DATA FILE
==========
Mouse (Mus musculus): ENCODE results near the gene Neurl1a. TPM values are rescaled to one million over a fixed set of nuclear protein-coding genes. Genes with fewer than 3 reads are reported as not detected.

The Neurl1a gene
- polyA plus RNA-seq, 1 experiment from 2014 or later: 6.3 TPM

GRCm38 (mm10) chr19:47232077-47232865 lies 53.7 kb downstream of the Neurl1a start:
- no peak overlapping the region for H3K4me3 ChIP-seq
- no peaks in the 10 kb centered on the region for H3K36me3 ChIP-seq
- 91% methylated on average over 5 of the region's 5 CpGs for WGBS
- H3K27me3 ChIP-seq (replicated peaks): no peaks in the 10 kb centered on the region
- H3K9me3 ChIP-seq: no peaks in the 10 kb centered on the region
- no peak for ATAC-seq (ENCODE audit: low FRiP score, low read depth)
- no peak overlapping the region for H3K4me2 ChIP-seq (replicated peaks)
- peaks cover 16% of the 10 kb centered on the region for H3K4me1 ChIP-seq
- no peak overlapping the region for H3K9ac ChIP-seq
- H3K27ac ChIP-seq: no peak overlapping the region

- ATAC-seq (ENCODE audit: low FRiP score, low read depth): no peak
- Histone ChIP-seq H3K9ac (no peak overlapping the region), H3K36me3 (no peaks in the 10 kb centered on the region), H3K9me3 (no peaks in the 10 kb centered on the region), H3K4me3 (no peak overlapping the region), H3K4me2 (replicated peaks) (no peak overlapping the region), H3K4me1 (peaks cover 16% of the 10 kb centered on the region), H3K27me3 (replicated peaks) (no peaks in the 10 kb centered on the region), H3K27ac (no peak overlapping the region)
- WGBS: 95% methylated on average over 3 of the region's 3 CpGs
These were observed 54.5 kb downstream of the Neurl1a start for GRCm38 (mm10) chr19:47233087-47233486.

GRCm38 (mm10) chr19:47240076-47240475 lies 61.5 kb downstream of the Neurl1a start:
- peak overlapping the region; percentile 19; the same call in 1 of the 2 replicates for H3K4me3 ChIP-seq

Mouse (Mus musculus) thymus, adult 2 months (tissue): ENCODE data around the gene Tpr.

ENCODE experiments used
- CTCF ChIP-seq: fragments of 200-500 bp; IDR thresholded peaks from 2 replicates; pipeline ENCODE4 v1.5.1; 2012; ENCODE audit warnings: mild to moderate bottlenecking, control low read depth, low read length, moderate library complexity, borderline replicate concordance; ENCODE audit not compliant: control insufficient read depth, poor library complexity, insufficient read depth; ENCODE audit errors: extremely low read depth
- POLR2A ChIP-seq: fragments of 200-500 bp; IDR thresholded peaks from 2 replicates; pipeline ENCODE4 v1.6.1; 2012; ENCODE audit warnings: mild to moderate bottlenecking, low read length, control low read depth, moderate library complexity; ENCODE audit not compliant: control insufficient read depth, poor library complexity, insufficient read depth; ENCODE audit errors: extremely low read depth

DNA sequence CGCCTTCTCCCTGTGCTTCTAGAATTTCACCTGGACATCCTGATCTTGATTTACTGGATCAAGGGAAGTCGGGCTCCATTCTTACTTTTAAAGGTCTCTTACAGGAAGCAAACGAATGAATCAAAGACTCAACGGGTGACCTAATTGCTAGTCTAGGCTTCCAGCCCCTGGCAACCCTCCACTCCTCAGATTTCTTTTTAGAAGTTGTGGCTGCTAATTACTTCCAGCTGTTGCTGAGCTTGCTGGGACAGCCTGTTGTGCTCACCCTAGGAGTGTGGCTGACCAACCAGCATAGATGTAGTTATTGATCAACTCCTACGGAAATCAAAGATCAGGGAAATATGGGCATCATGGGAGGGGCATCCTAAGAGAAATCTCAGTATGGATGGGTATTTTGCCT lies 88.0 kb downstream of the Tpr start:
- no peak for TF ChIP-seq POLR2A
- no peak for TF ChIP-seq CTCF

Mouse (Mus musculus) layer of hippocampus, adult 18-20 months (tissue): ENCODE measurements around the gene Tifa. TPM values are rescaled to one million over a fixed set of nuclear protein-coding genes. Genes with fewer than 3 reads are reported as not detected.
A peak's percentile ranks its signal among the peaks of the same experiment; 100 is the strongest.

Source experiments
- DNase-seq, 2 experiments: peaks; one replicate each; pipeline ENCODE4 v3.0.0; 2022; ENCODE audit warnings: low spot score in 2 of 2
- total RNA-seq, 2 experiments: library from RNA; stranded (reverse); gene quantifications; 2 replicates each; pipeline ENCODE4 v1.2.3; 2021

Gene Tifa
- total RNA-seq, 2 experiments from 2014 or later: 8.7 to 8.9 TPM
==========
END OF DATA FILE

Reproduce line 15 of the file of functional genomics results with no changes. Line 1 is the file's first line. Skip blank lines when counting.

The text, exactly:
- ATAC-seq (ENCODE audit: low FRiP score, low read depth): no peak